They are actually not tin, but copper with a silver overlay, hammered into an Art Nouveau floral pattern. Table protector makes sense, but I gues that is what a trivet is! The felt was very ratty and polished stained and not nice. I am going to keep them, they are beautiful. Thanks!!
Attachment 611Hello, can you help me with these irons? Grew up with these in my grandparents house holding doors open. Thanks in advance if you can help!
Hello, I have asked our expert to take a look. Stay tuned!
Sad Irons were used for general pressing and had different purposes according to their size and shape. A homemaker would have several irons; while one was being used for pressing the others would be heating on a cast iron stove.
Your two sad irons with handles are marked 5 & 6 which, in addition to being the graduated size number, often inferred an iron's approximate weight in pounds. Since there's no lettering on either it's impossible to know the manufacturer. The third iron is a cast iron base into which a levered handle would attach. There appears to be some lettering on this one but unfortunately it's quite worn.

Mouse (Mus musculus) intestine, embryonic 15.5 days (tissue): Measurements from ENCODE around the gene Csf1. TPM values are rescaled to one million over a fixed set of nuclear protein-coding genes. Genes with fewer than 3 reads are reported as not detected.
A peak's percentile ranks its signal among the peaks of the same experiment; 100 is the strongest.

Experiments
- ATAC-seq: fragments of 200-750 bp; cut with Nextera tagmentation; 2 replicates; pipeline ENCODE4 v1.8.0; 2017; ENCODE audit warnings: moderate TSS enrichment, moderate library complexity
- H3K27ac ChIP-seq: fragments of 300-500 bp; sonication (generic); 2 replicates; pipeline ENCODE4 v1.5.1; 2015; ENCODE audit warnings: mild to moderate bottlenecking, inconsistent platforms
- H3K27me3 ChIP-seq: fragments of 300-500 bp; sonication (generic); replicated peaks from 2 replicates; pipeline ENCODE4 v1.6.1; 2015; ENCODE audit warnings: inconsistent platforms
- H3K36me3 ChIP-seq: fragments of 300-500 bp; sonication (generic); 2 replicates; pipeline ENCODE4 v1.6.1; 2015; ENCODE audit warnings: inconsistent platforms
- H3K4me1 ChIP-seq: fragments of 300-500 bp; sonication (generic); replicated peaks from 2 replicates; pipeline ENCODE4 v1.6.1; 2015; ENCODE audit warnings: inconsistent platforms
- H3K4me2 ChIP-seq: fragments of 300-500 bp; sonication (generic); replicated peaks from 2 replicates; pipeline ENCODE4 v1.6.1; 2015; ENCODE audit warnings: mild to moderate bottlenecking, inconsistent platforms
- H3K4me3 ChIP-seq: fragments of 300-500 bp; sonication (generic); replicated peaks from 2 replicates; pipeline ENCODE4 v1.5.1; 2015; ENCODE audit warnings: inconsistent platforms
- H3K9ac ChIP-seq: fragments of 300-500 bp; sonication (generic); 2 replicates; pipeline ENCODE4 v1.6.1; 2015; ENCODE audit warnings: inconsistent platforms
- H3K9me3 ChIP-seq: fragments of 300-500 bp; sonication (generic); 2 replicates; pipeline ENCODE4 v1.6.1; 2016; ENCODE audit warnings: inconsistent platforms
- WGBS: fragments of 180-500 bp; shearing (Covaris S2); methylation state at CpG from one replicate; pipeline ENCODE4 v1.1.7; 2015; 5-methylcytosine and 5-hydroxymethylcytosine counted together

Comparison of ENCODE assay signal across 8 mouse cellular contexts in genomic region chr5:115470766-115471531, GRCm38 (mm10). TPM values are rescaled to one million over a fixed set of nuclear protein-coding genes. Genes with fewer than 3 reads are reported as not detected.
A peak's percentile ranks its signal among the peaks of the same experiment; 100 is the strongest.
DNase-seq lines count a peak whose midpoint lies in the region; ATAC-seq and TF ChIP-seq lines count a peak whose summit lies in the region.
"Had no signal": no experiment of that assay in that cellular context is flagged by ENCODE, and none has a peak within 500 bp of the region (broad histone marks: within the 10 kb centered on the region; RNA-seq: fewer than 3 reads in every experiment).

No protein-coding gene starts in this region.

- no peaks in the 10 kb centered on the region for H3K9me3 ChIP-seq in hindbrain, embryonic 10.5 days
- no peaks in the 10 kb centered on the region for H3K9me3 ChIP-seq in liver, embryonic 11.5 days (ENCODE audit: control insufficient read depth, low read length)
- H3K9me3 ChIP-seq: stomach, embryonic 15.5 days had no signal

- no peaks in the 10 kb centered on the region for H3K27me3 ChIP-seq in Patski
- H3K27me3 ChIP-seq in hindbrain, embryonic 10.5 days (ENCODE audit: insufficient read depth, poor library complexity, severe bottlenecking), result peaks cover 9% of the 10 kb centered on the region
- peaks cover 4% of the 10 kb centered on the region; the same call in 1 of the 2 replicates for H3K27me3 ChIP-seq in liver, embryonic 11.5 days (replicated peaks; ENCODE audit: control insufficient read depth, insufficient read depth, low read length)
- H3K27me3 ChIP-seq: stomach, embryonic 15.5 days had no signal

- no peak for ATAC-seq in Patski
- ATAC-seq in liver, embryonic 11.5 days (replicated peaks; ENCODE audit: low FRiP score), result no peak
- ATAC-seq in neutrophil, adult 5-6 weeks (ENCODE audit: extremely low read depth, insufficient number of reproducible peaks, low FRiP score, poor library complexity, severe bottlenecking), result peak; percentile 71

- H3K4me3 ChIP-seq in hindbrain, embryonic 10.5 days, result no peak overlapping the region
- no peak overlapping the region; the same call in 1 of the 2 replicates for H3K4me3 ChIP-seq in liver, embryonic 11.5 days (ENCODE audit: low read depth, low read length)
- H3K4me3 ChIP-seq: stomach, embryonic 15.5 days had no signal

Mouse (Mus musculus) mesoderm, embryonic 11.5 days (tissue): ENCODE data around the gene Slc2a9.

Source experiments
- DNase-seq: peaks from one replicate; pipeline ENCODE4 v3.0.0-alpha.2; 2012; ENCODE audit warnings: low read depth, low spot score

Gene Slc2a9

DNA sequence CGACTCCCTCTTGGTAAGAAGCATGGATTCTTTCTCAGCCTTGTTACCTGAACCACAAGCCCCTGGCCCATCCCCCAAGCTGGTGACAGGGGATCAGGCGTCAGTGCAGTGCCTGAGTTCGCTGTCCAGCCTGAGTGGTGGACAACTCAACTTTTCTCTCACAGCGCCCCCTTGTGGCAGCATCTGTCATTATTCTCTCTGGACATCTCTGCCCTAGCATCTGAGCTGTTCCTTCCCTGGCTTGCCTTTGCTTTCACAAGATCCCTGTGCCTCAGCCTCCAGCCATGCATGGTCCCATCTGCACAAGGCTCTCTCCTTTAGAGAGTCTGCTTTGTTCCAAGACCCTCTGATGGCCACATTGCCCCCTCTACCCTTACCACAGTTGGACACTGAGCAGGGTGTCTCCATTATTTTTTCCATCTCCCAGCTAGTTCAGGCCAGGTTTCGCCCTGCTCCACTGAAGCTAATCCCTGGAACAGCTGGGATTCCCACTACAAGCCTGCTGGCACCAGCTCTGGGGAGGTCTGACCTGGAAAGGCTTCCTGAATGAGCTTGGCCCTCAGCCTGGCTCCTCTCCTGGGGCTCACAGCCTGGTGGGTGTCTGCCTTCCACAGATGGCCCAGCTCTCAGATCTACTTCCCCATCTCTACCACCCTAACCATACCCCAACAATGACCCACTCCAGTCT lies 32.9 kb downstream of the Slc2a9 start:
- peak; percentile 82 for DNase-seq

Old sadirons such as these are referred to by collectors as "doorstops" since they have little collectible value but can still perform a utilitarian purpose in today's home as doorstops, bookends or paperweights. Cuda, if you grew up with these in your Grandparent's home it's possible that family members actually used them for ironing! There were rural areas of the United States that didn't get hooked up to electricity until the 1930s and the Amish use sadirons even today.
Anyone interested in antique Pressing Irons and Trivets would enjoy attending the Annual Convention of PITCA: Pressing Iron and Trivet Collectors of America, coming up July 26 & 27, 2012 in Springfield, Illinois. Pressing Iron and Trivet Collectors of America PITCA
Margaret Lynn Rosack
Trivet Worthologist @ Worthpoint